“The pigs, camels and even Max the eagle owl go for walks too,” says Ms Heldt, who is the zoo’s deputy leader of animal activities. “It’s enriching for all the animals they pass as well, and the goats even help the gardeners out with a lawn trim.

“Seeing the zoo empty of visitors is sad for us. A huge part of what we do is educating the public about animals and inspiring people from a young age to care about wildlife.”

‘It has been exhausting’

Kathryn England
Chief operating officer Kathryn England praised the “exceptional” efforts of the public, who have donated £7m out of ZSL’s £12m fundraising target

Under the government’s current roadmap plan out of the third lockdown, ZSL can open its two zoos on 12 April.

That day can’t come soon enough, says chief operating officer Kathryn England, although she points out that ZSL faces difficulties until then and beyond.

“We are a charity and we rely on income coming through our gates,” she says.

“2020 saw us lose about £20m, which is an awful lot of money. Now, we enter 2021 and we are still closed and we see about another £6m adding on to that.

“We found ourselves closing in March last year, so that meant we have missed Easter, the May half-term, and this time round in 2021 we are closed once again at Easter.

“It has been exhausting, there is no denying that. Opening and closing a zoo is not as simple as turning a key to the front door, so there is an awful lot to think about.

“We are hopeful we can open up again shortly afterwards but that again will be with capacity limits and different ways of working, so it has a limit on the people we have through the doors.”

and his father Jimmy are the only gibbons at London Zoo

Ms England admits the 12 April opening date is only a hope at this stage, as it depends on Covid infection rates.

“One thing we have all learned is that until something is nailed down in black-and-white terms, we are not going to assume anything. It is great to have a roadmap and dates to work to, but ultimately we plan around a concrete date.

“The sooner we can open, the sooner we can help ourselves and get people through the gates,” she says.

“I’m sure everybody is ready for a good day out.”


Smoked salmon crêpes

Preparation time less than 30 mins

Cooking time less than 10 mins

Serves Makes 4


For the crêpes

For the filling

  • 100g/3½oz Greek-style yoghurt
  • 2 tbsp finely chopped fresh dill, plus extra to garnish
  • 1 small lemon, 2 tsp juice and 4 wedges only
  • 100g/3½oz thickly sliced smoked salmon
  • salt and freshly ground black pepper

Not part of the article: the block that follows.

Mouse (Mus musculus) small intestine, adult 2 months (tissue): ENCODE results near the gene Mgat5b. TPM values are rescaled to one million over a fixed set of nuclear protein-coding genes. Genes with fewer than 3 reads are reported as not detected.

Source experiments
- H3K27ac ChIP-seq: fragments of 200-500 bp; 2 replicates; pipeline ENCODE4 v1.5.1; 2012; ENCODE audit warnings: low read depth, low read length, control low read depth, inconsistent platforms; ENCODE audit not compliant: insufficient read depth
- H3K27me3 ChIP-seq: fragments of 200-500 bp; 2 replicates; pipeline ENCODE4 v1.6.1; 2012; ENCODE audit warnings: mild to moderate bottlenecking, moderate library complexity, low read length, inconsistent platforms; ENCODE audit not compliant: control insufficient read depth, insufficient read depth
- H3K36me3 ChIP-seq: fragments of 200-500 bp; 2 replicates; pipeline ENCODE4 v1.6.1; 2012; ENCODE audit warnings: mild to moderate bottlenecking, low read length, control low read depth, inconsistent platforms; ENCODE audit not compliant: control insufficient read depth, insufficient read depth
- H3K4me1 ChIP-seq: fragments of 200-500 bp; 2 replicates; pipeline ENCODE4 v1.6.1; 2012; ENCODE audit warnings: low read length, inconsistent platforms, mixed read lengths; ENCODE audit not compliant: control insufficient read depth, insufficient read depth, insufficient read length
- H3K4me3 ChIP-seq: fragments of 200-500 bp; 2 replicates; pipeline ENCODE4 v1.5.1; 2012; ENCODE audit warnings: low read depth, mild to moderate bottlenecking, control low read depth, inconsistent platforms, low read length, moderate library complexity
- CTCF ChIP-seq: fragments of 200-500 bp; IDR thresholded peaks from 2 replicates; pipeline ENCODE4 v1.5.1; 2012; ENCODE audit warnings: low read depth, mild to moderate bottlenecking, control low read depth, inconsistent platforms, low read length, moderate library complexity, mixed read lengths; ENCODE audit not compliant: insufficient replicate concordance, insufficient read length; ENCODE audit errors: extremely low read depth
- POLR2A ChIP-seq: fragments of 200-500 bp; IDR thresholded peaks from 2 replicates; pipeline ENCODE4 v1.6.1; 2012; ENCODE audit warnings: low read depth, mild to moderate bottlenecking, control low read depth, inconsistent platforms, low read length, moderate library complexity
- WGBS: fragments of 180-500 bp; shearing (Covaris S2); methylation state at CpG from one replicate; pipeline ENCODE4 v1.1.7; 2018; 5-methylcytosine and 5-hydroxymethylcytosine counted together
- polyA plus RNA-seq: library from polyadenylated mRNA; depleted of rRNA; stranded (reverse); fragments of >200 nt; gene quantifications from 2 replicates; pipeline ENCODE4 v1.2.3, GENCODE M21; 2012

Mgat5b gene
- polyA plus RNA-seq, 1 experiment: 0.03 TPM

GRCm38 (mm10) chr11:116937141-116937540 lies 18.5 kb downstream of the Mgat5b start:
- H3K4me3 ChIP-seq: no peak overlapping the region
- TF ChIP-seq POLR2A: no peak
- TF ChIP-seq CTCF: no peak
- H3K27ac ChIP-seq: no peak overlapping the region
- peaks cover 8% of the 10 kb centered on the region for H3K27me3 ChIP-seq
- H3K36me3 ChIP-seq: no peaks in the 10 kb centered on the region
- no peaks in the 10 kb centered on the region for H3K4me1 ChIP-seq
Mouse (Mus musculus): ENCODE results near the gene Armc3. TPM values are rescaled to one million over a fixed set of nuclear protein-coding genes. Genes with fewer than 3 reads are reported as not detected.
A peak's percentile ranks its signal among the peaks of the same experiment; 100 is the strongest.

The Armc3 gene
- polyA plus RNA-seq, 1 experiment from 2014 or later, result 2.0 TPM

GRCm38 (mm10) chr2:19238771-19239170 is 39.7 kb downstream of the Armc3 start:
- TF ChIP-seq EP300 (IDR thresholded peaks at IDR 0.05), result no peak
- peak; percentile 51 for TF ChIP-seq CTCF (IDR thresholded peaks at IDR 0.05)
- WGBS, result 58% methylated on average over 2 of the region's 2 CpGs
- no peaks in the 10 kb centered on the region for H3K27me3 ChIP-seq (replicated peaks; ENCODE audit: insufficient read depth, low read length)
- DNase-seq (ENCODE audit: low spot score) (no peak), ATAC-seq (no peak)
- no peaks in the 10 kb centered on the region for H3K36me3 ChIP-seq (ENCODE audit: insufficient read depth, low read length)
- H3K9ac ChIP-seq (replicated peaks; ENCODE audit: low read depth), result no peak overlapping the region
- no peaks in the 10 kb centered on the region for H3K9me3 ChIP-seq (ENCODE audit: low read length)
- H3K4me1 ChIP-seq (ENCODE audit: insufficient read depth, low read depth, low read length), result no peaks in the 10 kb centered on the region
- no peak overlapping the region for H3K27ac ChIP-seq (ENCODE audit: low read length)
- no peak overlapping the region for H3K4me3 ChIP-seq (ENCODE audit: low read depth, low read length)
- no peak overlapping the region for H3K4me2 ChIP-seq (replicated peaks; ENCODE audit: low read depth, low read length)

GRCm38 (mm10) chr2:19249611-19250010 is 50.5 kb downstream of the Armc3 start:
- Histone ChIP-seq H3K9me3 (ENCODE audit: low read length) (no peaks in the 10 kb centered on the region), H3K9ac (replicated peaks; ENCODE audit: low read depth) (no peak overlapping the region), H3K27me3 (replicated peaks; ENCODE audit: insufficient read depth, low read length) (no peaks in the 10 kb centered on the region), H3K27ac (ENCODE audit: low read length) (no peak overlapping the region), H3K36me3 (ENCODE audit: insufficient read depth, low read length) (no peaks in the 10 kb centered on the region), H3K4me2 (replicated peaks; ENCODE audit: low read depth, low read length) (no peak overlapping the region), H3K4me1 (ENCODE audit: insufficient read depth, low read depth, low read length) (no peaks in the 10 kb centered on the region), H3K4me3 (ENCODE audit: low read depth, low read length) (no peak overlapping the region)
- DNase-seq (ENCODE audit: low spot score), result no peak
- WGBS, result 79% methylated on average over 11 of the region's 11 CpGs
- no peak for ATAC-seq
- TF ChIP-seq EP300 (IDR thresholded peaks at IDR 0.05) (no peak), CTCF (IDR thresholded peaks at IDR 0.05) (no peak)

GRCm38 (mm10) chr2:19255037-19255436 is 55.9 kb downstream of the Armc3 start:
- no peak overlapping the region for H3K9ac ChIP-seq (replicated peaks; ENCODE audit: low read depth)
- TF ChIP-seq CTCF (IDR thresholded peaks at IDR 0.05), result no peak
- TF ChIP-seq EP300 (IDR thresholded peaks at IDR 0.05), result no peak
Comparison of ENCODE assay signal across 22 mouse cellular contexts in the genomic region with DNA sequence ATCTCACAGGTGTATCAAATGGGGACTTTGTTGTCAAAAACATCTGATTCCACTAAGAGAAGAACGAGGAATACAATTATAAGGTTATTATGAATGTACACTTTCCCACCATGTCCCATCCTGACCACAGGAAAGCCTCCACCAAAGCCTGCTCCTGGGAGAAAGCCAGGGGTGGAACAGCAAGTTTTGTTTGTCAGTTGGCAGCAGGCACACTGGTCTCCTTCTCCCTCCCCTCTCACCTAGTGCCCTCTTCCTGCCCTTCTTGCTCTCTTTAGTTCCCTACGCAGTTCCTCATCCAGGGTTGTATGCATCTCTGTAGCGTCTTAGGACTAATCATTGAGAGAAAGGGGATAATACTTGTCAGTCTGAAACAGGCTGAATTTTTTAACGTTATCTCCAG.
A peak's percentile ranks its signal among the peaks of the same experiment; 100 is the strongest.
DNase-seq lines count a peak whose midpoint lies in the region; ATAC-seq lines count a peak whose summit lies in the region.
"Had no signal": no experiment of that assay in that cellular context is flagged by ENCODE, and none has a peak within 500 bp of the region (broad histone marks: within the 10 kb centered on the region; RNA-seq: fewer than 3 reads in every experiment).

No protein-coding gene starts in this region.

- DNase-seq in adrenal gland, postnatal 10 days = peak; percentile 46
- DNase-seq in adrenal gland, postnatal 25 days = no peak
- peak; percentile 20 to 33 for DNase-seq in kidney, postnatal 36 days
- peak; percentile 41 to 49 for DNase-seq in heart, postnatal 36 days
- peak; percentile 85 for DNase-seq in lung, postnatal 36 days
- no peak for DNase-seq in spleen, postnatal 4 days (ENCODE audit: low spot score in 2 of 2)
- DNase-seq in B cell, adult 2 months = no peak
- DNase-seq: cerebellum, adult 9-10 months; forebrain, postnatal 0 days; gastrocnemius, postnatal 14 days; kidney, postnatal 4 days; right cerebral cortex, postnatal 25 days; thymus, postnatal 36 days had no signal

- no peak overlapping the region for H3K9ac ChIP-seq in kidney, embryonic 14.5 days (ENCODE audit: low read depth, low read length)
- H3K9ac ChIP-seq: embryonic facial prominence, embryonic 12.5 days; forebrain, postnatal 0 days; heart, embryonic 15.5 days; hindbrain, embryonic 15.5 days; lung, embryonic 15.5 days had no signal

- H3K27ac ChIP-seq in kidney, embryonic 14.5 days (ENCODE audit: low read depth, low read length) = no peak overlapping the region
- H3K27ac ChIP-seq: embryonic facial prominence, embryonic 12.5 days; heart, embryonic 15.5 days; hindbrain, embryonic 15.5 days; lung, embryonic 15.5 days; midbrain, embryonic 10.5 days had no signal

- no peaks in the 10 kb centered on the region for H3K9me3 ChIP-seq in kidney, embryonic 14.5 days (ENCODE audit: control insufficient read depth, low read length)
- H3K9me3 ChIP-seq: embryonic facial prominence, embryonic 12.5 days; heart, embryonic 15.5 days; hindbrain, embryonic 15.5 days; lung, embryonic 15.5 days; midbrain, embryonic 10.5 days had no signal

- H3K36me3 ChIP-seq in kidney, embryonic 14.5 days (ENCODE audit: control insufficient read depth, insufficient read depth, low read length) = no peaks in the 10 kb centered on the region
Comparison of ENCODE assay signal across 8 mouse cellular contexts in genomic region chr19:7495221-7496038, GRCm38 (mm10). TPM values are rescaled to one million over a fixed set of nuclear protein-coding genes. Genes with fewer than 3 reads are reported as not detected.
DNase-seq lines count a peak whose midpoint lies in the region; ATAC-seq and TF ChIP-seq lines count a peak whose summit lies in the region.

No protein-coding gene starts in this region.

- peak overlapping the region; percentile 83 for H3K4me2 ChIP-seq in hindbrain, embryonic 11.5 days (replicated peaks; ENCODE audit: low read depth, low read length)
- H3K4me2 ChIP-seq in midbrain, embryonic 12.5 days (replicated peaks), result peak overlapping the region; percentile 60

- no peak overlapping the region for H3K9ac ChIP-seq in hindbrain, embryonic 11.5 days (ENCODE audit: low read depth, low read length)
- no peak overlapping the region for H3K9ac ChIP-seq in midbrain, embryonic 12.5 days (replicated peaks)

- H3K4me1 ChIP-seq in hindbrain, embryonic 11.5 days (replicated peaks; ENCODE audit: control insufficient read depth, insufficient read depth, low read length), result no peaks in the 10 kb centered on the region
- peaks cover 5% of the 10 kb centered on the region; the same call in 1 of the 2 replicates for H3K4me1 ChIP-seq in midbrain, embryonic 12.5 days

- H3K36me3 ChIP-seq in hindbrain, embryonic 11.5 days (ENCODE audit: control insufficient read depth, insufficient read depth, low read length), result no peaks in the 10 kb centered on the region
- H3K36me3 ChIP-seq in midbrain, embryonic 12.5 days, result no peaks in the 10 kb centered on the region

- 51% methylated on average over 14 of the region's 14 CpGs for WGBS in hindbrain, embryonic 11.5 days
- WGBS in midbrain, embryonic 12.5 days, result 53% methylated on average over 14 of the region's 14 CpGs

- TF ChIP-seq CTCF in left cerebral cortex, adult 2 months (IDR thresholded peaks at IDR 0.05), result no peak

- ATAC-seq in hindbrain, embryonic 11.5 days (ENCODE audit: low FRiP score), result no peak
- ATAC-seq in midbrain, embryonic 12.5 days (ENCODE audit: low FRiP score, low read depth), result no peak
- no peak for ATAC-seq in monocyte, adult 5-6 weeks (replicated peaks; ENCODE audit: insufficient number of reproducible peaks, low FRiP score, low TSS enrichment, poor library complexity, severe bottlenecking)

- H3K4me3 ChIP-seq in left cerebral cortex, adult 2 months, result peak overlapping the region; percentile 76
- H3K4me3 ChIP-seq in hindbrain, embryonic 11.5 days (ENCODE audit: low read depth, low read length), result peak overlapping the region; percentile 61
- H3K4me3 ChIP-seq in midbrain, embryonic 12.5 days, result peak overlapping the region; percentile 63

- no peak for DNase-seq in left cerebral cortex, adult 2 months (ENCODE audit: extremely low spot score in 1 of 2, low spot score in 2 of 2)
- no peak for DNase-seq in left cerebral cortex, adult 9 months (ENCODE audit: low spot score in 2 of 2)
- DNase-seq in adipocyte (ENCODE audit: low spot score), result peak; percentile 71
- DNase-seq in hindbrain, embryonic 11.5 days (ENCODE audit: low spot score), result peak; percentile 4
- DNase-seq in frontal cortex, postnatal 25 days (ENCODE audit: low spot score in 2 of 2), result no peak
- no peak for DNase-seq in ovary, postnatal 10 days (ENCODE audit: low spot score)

1. To make the crêpes, mix the flour and eggs in a bowl. Whisk in half the milk until smooth. Add the remaining milk and whisk until well combined. Pour the mixture into a jug and set aside.
  2. To make the filling, mix the yoghurt, dill and lemon juice with a pinch of salt and ground black pepper in a bowl. Adjust the seasoning to taste, adding a little extra lemon juice if needed. Set aside.
  3. Brush a little oil over the base of a small non-stick frying pan – it will need a base no larger than 18cm/7in. Pour a quarter of the crêpe batter into the pan and swirl around until the base is completely covered. Cook for 1 minute or until the bottom of the pancake is cooked and golden-brown in places. Loosen the sides with a palette knife or turner and flip over. Cook the other side for 40–60 seconds more. Transfer to a warmed plate and continue to cook the remaining 3 pancakes.
  4. To serve, spread each crêpe with the dill mixture, top with smoked salmon and a little extra dill. Fold or roll the pancakes and serve with lemon wedges.

london pigeon

Pigeon: A Love Story’ is an experimental, meditative game that lets you explore a real-size 3D map of London… as a pigeon. Your mission is simple: find your pigeon-shaped soulmate. But with no hints, no clues, and lots and lots of pigeons, it’s not going to be easy.

The map of London is to scale and fully explorable, featuring street names and 3D models of key landmarks.

Important notes:

— This is a strange game. It probably won’t be for everyone.
— Featuring over 1,000,000 pigeons, and thousands of real London buildings, this game is graphically intensive; please be aware that it will only play smoothly on modern, high powered devices.
— The map of London is streamed live using real map data. As a result, this game will use data to play. Playing over WiFi is recommended if possible.
— For offline play, a limited offline mode is also available, set instead in a randomly generated cityscape. Save your progress offline, then switch to online later!